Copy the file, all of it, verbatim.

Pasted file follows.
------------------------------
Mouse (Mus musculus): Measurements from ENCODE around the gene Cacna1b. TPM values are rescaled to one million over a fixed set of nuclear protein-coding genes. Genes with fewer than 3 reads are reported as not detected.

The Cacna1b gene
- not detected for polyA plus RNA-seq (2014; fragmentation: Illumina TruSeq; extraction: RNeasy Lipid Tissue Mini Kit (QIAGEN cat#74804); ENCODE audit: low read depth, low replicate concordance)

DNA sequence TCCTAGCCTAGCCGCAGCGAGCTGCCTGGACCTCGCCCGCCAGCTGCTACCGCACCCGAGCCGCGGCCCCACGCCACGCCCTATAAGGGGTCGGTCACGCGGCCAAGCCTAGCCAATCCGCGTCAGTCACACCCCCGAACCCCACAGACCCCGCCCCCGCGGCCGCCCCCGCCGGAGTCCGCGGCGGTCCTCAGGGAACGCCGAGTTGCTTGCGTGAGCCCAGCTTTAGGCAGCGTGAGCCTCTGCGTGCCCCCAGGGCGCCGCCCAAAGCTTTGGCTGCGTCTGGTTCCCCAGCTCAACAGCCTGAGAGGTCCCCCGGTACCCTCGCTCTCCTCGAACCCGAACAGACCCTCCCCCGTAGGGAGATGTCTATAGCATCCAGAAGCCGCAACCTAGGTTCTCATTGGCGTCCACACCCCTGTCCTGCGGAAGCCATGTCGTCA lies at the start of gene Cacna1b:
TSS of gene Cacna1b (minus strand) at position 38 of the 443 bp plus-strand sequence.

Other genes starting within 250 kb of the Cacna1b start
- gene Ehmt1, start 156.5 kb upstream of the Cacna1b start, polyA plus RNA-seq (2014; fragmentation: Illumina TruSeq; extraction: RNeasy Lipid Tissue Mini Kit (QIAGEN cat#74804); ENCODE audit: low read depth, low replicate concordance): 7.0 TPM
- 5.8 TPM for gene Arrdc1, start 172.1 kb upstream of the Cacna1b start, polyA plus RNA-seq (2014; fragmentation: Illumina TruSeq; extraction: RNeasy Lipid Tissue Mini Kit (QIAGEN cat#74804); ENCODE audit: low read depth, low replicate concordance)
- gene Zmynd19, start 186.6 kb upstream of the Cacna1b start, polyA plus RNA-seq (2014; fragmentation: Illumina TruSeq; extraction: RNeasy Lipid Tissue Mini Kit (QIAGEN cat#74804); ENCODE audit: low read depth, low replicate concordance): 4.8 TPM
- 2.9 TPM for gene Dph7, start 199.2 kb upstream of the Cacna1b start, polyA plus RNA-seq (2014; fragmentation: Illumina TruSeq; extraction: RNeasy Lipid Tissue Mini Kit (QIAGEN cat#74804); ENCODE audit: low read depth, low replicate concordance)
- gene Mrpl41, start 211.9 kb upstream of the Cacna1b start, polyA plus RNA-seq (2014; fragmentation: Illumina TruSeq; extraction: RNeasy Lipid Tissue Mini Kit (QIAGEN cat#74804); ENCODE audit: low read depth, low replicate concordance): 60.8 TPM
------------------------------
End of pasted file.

Mouse (Mus musculus): Measurements from ENCODE around the gene Cacna1b. TPM values are rescaled to one million over a fixed set of nuclear protein-coding genes. Genes with fewer than 3 reads are reported as not detected.

The Cacna1b gene
- not detected for polyA plus RNA-seq (2014; fragmentation: Illumina TruSeq; extraction: RNeasy Lipid Tissue Mini Kit (QIAGEN cat#74804); ENCODE audit: low read depth, low replicate concordance)

DNA sequence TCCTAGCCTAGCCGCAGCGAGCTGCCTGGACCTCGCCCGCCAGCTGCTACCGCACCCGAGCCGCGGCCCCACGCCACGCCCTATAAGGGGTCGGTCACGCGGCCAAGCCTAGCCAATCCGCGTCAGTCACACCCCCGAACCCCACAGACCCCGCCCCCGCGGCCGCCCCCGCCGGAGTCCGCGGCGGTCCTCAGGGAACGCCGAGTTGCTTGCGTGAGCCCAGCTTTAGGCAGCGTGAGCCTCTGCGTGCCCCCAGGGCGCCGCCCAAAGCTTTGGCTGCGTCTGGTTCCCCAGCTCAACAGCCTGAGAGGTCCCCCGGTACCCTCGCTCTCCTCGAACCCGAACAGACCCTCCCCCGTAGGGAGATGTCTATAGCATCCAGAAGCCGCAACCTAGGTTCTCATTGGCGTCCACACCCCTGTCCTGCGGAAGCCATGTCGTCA lies at the start of gene Cacna1b:
TSS of gene Cacna1b (minus strand) at position 38 of the 443 bp plus-strand sequence.

Other genes starting within 250 kb of the Cacna1b start
- gene Ehmt1, start 156.5 kb upstream of the Cacna1b start, polyA plus RNA-seq (2014; fragmentation: Illumina TruSeq; extraction: RNeasy Lipid Tissue Mini Kit (QIAGEN cat#74804); ENCODE audit: low read depth, low replicate concordance): 7.0 TPM
- 5.8 TPM for gene Arrdc1, start 172.1 kb upstream of the Cacna1b start, polyA plus RNA-seq (2014; fragmentation: Illumina TruSeq; extraction: RNeasy Lipid Tissue Mini Kit (QIAGEN cat#74804); ENCODE audit: low read depth, low replicate concordance)
- gene Zmynd19, start 186.6 kb upstream of the Cacna1b start, polyA plus RNA-seq (2014; fragmentation: Illumina TruSeq; extraction: RNeasy Lipid Tissue Mini Kit (QIAGEN cat#74804); ENCODE audit: low read depth, low replicate concordance): 4.8 TPM
- 2.9 TPM for gene Dph7, start 199.2 kb upstream of the Cacna1b start, polyA plus RNA-seq (2014; fragmentation: Illumina TruSeq; extraction: RNeasy Lipid Tissue Mini Kit (QIAGEN cat#74804); ENCODE audit: low read depth, low replicate concordance)
- gene Mrpl41, start 211.9 kb upstream of the Cacna1b start, polyA plus RNA-seq (2014; fragmentation: Illumina TruSeq; extraction: RNeasy Lipid Tissue Mini Kit (QIAGEN cat#74804); ENCODE audit: low read depth, low replicate concordance): 60.8 TPM